The weather is likely to have two effects, according to the US press, with practical concerns about travel and safety affecting both. But the campaign of President Barack Obama will be worse hit by a second factor, as the Wall Street Journal explains:
Today is the last day for in-person and mail-in voter registration in deadlocked New Hampshire, where the weather threatens to scuttle campaign stops planned by both camps next week. First lady Michelle Obama has canceled a Tuesday trip to the University of New Hampshire campus, which will be closed Monday and Tuesday in preparation for Sandy.
Mr. Obama’s campaign team is relying on banking votes during the early voting period in many states. Campaign aides are privately nervous about a potential disruption in early voting in Florida, North Carolina and Virginia.
Welcome to a round-up of presidential election news and the quadrennial process of the “last dash for votes” stories has begun early this time around. Concepts like “momentum”, “campaign groundwork” and “heavyweight endorsements” are here to stay for the next 10 turbulent days.
Having voted in his home state of Illinois, President Barack Obama’s idea of momentum appears to consist of sitting in the Oval Office recording media interviews, while his challenger Mitt Romney has a slightly less hectic schedule than in the immediate post-debate days, with only two states, Iowa and Ohio, on his agenda on Friday. Read more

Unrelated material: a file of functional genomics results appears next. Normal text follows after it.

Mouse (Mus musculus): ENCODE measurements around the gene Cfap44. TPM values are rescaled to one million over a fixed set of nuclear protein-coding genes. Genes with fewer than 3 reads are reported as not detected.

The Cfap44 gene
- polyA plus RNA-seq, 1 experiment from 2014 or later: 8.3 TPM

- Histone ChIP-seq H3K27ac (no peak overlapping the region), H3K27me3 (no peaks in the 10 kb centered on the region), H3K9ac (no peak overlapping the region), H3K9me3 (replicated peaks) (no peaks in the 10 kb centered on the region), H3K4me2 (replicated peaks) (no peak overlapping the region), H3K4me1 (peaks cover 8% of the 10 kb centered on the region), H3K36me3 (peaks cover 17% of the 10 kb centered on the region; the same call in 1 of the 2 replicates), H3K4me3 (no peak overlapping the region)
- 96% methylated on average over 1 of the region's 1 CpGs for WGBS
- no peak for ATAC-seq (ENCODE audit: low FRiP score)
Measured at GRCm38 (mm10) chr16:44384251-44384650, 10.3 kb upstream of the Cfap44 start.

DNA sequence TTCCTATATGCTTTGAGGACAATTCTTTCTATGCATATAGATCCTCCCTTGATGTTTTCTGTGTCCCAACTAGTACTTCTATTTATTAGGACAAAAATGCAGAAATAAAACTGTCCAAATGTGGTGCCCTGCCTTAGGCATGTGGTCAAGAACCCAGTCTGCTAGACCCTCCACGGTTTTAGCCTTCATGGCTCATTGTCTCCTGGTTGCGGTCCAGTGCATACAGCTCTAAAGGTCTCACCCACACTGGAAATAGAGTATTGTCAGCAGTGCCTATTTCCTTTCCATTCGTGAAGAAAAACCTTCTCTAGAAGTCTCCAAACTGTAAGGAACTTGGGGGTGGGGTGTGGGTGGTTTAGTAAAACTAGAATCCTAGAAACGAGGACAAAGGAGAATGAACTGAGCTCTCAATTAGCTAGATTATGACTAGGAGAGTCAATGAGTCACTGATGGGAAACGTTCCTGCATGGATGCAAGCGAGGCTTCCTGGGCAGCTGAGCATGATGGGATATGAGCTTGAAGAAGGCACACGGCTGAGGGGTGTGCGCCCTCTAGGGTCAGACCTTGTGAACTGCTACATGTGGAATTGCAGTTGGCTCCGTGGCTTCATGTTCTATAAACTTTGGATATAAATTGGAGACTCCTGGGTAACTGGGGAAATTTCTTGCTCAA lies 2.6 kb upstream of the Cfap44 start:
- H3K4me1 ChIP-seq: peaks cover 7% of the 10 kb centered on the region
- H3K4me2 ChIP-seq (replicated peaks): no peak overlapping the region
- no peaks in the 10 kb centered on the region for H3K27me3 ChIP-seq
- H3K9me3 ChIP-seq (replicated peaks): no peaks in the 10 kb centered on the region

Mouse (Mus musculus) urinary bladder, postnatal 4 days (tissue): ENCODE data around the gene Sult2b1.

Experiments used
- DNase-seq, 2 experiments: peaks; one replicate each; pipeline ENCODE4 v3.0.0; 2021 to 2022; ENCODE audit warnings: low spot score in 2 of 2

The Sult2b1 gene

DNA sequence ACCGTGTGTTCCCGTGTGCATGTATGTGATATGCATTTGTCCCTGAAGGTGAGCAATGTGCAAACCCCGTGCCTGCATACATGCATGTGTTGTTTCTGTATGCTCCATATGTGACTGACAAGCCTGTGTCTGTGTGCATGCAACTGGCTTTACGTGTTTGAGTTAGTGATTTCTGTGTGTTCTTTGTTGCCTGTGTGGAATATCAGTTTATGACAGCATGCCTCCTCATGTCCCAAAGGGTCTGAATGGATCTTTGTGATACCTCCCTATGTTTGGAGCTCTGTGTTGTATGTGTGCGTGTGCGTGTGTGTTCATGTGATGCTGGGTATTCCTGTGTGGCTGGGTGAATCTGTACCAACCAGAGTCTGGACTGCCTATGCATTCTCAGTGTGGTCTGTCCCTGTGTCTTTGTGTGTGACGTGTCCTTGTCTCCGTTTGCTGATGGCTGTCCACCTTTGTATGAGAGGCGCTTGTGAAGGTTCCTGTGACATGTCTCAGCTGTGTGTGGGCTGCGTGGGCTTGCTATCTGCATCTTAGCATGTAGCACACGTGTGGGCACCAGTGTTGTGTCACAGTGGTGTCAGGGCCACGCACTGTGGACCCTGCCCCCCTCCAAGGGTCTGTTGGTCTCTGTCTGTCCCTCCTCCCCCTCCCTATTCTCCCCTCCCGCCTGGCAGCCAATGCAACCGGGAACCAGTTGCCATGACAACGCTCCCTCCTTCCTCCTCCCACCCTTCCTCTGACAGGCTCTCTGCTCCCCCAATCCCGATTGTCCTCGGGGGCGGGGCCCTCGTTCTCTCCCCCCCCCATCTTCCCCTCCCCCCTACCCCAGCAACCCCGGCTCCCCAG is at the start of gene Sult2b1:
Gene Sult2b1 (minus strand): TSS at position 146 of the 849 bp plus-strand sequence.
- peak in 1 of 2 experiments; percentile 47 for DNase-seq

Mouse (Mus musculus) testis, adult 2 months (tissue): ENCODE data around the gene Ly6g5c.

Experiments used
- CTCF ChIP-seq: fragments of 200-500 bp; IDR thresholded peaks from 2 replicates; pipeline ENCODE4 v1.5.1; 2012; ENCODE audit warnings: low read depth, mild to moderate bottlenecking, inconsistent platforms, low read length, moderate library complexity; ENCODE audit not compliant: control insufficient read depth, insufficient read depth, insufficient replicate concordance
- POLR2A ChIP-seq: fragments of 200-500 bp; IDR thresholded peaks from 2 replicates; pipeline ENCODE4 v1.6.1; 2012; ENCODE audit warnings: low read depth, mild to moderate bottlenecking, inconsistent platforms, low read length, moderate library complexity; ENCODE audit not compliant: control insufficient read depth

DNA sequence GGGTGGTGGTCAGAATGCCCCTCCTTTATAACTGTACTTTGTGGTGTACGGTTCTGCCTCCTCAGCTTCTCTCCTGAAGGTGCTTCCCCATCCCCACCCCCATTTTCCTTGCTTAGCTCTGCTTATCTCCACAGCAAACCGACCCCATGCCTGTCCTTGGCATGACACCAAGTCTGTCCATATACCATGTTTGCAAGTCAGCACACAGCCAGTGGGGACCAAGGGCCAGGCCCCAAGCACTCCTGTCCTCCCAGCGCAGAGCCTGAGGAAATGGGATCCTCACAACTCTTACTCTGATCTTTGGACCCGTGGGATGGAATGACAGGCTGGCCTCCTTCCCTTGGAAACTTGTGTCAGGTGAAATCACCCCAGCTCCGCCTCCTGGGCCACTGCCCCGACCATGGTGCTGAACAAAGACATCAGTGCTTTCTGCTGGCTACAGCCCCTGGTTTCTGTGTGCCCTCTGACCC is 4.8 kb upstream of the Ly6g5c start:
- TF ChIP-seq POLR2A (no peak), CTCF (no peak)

President Barack Obama at a rally in the swing state of Ohio. (AFP/Getty)
Welcome to the US election news round-up on the day that the candidates switched from sparring over military planning to blitzing the battlegrounds of the ‘burbs.
The debates are done. A fortnight from now, we’ll know whether Mitt Romney has evicted Barack Obama from the White House. Unless, of course, it’s 2000 all over again and the nail-chewing lasts for 36 days.
So narrow are the margins in some states that 10 are “toss ups”, according to the rolling average of polls by RealClearPolitics.com. All 10 voted for Obama in 2008, including four – Wisconsin, Michigan, Pennsylvania and Nevada – that he won with double-digit margins. Read more
Welcome to the round-up of reaction to Monday night’s third and final presidential debate, in which President Barack Obama went on the offensive.